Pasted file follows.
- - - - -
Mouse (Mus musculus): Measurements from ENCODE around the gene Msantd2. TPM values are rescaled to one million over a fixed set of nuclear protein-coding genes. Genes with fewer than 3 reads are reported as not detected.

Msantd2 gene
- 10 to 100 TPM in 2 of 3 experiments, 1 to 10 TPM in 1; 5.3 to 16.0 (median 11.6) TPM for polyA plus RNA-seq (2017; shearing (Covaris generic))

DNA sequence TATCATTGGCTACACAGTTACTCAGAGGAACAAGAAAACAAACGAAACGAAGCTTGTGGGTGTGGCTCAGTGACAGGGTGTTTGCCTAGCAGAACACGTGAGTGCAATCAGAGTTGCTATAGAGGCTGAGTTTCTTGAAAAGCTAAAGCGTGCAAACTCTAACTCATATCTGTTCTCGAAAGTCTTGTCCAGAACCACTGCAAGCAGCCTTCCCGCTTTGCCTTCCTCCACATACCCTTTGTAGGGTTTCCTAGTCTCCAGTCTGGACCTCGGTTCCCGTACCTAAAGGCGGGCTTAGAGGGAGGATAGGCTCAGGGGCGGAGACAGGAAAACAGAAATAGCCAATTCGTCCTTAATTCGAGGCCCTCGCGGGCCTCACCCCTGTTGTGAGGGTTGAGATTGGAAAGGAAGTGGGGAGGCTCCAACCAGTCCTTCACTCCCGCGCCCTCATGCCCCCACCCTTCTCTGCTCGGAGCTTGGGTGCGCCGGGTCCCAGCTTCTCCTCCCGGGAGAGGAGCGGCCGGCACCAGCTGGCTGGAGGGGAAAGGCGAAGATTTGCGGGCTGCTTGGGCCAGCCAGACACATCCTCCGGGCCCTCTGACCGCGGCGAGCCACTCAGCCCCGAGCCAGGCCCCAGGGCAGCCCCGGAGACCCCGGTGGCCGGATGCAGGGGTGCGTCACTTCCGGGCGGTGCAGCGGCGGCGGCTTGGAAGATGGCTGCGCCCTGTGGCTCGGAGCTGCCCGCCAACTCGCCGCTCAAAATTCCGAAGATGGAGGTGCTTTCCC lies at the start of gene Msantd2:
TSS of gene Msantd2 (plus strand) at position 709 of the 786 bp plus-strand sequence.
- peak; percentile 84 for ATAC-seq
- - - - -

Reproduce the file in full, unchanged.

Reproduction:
Mouse (Mus musculus): Measurements from ENCODE around the gene Msantd2. TPM values are rescaled to one million over a fixed set of nuclear protein-coding genes. Genes with fewer than 3 reads are reported as not detected.

Msantd2 gene
- 10 to 100 TPM in 2 of 3 experiments, 1 to 10 TPM in 1; 5.3 to 16.0 (median 11.6) TPM for polyA plus RNA-seq (2017; shearing (Covaris generic))

DNA sequence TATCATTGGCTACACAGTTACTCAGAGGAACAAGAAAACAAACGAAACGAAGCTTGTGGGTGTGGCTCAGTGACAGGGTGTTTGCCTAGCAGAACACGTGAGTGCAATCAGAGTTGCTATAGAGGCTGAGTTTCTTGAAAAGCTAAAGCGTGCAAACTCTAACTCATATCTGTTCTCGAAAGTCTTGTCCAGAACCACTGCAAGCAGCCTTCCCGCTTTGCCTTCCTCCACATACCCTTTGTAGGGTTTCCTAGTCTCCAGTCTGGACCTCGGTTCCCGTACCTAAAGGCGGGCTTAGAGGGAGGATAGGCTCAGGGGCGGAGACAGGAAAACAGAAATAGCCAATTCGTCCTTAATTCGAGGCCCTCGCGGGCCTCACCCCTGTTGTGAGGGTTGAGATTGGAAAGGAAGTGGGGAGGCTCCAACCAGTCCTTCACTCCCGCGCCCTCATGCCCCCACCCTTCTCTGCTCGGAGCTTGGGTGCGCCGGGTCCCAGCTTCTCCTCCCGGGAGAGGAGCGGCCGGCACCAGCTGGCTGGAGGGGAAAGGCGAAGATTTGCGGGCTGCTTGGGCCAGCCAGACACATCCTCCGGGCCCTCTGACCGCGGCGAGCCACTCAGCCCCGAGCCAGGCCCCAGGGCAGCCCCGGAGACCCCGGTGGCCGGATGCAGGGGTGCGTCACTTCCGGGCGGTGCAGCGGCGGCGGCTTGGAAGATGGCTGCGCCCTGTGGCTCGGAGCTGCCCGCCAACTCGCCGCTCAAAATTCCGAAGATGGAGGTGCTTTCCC lies at the start of gene Msantd2:
TSS of gene Msantd2 (plus strand) at position 709 of the 786 bp plus-strand sequence.
- peak; percentile 84 for ATAC-seq